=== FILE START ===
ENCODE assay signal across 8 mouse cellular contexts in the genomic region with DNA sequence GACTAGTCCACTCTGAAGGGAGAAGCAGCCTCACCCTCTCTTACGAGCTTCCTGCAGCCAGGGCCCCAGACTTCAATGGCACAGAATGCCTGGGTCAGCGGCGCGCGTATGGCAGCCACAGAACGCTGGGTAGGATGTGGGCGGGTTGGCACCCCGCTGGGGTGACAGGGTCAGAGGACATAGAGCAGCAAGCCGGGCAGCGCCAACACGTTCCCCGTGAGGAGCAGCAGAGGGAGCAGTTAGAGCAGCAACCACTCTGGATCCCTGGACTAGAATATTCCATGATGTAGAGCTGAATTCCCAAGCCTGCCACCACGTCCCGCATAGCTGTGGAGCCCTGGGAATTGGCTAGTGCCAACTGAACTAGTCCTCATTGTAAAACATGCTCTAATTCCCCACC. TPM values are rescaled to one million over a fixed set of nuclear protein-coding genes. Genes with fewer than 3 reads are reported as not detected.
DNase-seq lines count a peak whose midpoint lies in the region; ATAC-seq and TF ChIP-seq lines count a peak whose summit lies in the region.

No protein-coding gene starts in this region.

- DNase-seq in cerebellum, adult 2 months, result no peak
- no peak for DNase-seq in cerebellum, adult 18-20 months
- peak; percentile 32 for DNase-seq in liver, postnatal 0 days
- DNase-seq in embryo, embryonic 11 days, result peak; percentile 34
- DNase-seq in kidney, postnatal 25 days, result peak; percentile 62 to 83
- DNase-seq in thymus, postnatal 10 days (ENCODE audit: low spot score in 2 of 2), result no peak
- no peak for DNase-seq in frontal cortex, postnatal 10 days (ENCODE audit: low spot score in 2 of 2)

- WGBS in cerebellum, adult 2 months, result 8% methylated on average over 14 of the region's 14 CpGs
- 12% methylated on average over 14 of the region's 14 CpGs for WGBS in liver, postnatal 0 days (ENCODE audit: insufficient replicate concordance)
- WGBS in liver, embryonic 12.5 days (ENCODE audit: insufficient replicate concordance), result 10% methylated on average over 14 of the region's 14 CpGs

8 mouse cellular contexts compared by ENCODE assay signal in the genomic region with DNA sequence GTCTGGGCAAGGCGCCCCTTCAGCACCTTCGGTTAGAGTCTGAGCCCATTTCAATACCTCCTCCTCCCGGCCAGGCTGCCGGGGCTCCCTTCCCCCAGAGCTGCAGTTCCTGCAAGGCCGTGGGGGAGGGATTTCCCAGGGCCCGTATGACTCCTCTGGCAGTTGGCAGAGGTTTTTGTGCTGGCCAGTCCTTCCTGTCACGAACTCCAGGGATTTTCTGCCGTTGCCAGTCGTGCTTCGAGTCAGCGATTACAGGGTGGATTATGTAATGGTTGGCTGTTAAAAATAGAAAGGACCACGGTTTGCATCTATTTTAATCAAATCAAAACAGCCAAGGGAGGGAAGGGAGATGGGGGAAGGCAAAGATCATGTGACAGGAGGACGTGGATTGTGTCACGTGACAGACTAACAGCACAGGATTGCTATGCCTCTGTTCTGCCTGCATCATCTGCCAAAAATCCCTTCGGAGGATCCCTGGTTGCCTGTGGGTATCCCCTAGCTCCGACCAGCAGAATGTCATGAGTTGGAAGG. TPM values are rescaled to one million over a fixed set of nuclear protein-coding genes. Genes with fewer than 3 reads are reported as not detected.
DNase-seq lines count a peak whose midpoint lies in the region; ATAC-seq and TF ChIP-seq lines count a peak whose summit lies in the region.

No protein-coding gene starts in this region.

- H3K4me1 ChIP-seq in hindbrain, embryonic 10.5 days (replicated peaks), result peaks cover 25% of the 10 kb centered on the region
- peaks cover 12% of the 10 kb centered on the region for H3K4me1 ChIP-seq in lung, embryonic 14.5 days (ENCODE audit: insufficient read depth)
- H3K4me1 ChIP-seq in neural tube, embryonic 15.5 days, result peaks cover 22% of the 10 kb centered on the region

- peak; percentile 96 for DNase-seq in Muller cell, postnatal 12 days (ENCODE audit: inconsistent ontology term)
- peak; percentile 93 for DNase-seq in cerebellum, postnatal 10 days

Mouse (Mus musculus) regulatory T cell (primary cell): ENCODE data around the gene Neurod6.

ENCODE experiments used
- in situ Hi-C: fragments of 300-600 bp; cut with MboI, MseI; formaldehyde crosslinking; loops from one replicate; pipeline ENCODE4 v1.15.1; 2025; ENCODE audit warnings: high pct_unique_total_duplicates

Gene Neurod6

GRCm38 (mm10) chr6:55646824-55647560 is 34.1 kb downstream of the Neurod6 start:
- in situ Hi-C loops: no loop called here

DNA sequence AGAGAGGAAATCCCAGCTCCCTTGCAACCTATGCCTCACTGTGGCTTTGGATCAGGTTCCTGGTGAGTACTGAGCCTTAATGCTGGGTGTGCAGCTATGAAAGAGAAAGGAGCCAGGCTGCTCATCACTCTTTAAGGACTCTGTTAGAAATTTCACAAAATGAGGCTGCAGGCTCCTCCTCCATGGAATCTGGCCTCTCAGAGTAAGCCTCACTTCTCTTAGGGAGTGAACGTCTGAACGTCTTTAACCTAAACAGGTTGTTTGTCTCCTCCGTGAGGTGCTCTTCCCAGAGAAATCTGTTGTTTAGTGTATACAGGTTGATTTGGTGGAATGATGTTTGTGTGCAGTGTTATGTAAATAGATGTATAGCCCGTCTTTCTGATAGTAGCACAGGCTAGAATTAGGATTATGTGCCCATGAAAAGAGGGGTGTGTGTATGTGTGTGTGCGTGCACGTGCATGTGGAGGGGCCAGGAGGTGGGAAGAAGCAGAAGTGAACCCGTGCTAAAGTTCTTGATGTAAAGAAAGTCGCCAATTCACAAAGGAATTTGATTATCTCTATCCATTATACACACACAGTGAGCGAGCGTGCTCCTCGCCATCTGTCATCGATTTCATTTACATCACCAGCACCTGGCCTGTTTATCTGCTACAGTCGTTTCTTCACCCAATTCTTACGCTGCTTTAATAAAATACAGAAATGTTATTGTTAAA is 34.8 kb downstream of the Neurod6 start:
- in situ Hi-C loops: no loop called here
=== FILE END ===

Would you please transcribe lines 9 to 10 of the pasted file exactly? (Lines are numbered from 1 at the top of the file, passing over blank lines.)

- DNase-seq in thymus, postnatal 10 days (ENCODE audit: low spot score in 2 of 2), result no peak
- no peak for DNase-seq in frontal cortex, postnatal 10 days (ENCODE audit: low spot score in 2 of 2)